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Kent County Council v G & Others [2005] UKHL 68

This case raises an important question about the extent of the court’s power under section 38(6) of the Children Act 1989 to give directions for the “medical or psychiatric examination or other assessment of the child.”

Kent County Council v G & Others [2005] UKHL 68

House of Lords: Lord Scott Of Foscote, Lord Clyde, Lord Walker Of Gestingthorpe, Baroness Hale Of Richmond, Lord Mance (24 November 2005)

This case raises an important question about the extent of the court's power under section 38(6) of the Children Act 1989 to give directions for the "medical or psychiatric examination or other assessment of the child."

These proceedings related to the mother's third child, Ellie. The mother's second child had died of multiple non-accidental injuries whilst in the care of the mother and the second child's father. No clear conclusion could be made by the court as to who was responsible for the child's death. However, the mother was deemed to present too significant a risk to allow the first child to remain in her care. The first child was placed with his father. The mother then formed a new relationship and Ellie was born, whereupon the local authority initiated care proceedings. Their care plan was to remove Ellie from her parents and place her for adoption. However, they were persuaded to agree to a six week period of assessment (later increased by a further six weeks) at the Cassel residential family centre. The Cassel was specifically requested to concentrate on the issues surrounding the death of the second child. During the second six week period the mother did begin to address these issues and the Cassel recommended that the family be offered rehabilitation with psychotherapy for the mother, which could be done in a residential setting. However, the local social services authority was unwilling to fund a further period at the Cassel. The court held that there was no power to direct the authority to fund a further period of in-patient treatment because what was proposed was therapy rather than assessment. However, the Court of Appeal reversed this decision stating that the essential question should always be; can what is sought be broadly classified as an assessment to enable the court to obtain this information necessary for its own decision? The issue for the House of Lords was whether, on a true construction of section 38(6), that question is indeed the "essential question" for the court.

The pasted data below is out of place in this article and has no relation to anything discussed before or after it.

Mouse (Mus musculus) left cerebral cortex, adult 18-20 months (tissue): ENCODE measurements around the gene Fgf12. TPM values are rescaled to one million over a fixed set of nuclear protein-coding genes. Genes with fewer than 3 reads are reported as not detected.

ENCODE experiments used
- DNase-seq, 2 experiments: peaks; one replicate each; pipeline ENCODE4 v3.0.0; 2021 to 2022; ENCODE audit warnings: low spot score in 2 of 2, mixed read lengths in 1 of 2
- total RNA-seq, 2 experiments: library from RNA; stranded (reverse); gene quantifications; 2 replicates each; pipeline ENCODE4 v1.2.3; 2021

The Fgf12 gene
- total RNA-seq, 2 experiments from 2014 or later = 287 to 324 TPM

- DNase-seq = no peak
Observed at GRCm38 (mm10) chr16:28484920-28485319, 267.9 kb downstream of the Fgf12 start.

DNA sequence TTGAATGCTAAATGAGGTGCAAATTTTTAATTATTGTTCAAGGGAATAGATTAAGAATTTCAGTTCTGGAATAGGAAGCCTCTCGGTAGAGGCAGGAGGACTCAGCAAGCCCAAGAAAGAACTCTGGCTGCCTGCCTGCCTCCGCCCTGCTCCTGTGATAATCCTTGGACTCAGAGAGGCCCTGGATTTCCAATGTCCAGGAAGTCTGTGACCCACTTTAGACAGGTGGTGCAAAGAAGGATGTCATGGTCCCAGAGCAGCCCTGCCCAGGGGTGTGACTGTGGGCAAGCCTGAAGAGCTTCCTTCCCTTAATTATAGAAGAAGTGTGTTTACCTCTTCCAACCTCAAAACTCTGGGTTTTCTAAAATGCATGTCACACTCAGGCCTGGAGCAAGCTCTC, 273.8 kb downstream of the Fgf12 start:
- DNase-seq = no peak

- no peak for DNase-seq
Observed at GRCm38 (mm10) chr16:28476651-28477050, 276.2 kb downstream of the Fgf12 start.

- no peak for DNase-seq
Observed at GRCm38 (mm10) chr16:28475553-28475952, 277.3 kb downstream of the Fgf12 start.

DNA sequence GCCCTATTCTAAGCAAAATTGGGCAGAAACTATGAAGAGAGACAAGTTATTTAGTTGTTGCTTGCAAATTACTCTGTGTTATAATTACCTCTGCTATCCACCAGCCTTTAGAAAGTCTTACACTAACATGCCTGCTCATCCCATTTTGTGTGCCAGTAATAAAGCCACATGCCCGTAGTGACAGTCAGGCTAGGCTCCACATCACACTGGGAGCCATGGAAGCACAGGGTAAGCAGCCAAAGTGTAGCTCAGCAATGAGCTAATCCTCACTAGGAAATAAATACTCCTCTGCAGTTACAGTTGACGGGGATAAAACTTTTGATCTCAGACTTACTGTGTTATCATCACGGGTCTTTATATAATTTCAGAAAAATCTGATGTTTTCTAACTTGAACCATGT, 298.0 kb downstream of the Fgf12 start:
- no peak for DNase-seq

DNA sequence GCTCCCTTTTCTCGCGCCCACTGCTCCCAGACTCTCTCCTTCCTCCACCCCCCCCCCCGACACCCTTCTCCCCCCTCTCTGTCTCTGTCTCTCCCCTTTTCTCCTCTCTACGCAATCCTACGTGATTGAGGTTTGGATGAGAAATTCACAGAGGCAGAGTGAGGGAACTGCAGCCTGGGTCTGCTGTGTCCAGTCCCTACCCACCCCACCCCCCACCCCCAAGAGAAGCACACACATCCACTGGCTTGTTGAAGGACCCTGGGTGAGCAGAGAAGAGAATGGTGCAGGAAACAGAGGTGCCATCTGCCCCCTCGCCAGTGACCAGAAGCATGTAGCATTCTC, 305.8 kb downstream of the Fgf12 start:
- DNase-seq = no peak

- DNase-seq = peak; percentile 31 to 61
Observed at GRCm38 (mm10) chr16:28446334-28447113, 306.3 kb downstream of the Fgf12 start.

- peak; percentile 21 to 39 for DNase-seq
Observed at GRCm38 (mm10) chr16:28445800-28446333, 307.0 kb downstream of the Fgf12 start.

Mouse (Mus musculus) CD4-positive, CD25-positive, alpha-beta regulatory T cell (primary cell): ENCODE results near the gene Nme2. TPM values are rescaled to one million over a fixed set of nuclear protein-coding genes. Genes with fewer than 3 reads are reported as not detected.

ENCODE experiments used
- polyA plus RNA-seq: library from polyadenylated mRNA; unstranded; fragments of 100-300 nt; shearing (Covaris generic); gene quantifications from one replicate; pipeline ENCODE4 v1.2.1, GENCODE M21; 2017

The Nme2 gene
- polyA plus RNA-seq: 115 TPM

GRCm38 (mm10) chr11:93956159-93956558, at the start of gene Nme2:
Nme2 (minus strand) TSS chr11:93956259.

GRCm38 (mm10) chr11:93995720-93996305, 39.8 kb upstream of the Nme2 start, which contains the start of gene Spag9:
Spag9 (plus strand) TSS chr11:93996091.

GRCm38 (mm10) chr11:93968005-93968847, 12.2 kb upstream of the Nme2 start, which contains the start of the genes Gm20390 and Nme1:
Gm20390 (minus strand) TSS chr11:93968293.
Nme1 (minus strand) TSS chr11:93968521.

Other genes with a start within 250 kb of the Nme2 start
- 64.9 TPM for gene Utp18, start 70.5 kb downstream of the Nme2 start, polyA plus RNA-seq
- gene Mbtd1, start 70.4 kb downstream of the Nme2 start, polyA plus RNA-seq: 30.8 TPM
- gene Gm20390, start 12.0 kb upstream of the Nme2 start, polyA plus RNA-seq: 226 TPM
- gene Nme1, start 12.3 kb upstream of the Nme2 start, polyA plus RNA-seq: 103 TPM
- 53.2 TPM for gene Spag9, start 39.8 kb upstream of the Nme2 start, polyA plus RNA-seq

The principal purpose of section 38(6) was to enable the court to control, and therefore be able to limit, the number and type of examinations or assessments that a child who had become the subject of care proceedings could be required to undergo. The subsection seems to have become, however, by judicial development a vehicle for achieving a much broader purpose. The issue of this appeal was whether that development represents a legitimate extension of the original statutory purpose. Their Lordships agreed that it did not. If the framers of the Act had meant the court to be in charge, not only of the examination and assessment of the child, but also of the medical or psychiatric treatment to be provided for them, let alone their parents, it would have said so. It is the present capacity with which the court is concerned. It cannot be a proper use of the court's powers under section 38(6) to seek to bring about change. The court may have to accept that it is not possible to know all that is to be known when deciding whether or not to make a care order, because the choice will depend upon how the family and the child respond and develop in the future. What is directed under section 38(6) must clearly be an examination or assessment of the child. Any services which are provided for the child and his family must be ancillary to that end. They must not be an end in themselves. The appeal was allowed.

Read the full text of the judgment here